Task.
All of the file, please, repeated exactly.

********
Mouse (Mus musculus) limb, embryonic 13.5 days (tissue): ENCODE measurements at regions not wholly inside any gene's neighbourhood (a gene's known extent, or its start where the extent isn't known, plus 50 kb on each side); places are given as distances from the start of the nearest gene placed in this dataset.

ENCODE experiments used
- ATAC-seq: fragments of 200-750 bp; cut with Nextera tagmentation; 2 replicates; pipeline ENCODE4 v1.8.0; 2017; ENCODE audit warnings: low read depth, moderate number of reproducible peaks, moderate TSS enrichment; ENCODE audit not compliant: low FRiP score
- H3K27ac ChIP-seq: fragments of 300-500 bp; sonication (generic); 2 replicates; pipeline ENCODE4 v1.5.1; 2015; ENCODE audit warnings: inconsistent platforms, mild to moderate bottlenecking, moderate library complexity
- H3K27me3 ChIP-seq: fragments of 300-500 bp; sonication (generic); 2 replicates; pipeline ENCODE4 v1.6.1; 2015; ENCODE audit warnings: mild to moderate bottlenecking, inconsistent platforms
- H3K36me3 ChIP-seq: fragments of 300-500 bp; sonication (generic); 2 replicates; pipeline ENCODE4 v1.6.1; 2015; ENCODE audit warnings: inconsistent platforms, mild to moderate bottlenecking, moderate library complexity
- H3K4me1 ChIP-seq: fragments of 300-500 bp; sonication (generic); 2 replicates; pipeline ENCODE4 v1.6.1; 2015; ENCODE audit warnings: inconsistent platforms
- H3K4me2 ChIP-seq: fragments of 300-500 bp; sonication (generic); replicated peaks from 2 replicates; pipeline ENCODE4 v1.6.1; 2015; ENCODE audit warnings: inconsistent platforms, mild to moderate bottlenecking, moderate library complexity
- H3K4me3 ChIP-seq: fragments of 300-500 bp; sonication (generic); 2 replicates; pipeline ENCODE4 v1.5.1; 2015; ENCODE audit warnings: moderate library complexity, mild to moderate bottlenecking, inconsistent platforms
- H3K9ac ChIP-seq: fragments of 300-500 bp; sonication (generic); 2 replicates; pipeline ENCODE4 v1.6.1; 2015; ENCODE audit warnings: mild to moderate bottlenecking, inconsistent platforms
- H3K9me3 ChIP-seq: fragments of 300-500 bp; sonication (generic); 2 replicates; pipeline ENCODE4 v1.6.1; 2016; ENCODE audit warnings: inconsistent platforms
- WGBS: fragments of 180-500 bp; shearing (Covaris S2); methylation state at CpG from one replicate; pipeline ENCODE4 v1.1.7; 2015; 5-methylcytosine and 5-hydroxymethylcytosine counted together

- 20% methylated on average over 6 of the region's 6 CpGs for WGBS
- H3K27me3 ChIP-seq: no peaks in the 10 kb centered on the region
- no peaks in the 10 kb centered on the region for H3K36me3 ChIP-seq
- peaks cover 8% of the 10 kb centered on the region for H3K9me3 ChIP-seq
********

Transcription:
Mouse (Mus musculus) limb, embryonic 13.5 days (tissue): ENCODE measurements at regions not wholly inside any gene's neighbourhood (a gene's known extent, or its start where the extent isn't known, plus 50 kb on each side); places are given as distances from the start of the nearest gene placed in this dataset.

ENCODE experiments used
- ATAC-seq: fragments of 200-750 bp; cut with Nextera tagmentation; 2 replicates; pipeline ENCODE4 v1.8.0; 2017; ENCODE audit warnings: low read depth, moderate number of reproducible peaks, moderate TSS enrichment; ENCODE audit not compliant: low FRiP score
- H3K27ac ChIP-seq: fragments of 300-500 bp; sonication (generic); 2 replicates; pipeline ENCODE4 v1.5.1; 2015; ENCODE audit warnings: inconsistent platforms, mild to moderate bottlenecking, moderate library complexity
- H3K27me3 ChIP-seq: fragments of 300-500 bp; sonication (generic); 2 replicates; pipeline ENCODE4 v1.6.1; 2015; ENCODE audit warnings: mild to moderate bottlenecking, inconsistent platforms
- H3K36me3 ChIP-seq: fragments of 300-500 bp; sonication (generic); 2 replicates; pipeline ENCODE4 v1.6.1; 2015; ENCODE audit warnings: inconsistent platforms, mild to moderate bottlenecking, moderate library complexity
- H3K4me1 ChIP-seq: fragments of 300-500 bp; sonication (generic); 2 replicates; pipeline ENCODE4 v1.6.1; 2015; ENCODE audit warnings: inconsistent platforms
- H3K4me2 ChIP-seq: fragments of 300-500 bp; sonication (generic); replicated peaks from 2 replicates; pipeline ENCODE4 v1.6.1; 2015; ENCODE audit warnings: inconsistent platforms, mild to moderate bottlenecking, moderate library complexity
- H3K4me3 ChIP-seq: fragments of 300-500 bp; sonication (generic); 2 replicates; pipeline ENCODE4 v1.5.1; 2015; ENCODE audit warnings: moderate library complexity, mild to moderate bottlenecking, inconsistent platforms
- H3K9ac ChIP-seq: fragments of 300-500 bp; sonication (generic); 2 replicates; pipeline ENCODE4 v1.6.1; 2015; ENCODE audit warnings: mild to moderate bottlenecking, inconsistent platforms
- H3K9me3 ChIP-seq: fragments of 300-500 bp; sonication (generic); 2 replicates; pipeline ENCODE4 v1.6.1; 2016; ENCODE audit warnings: inconsistent platforms
- WGBS: fragments of 180-500 bp; shearing (Covaris S2); methylation state at CpG from one replicate; pipeline ENCODE4 v1.1.7; 2015; 5-methylcytosine and 5-hydroxymethylcytosine counted together

- 20% methylated on average over 6 of the region's 6 CpGs for WGBS
- H3K27me3 ChIP-seq: no peaks in the 10 kb centered on the region
- no peaks in the 10 kb centered on the region for H3K36me3 ChIP-seq
- peaks cover 8% of the 10 kb centered on the region for H3K9me3 ChIP-seq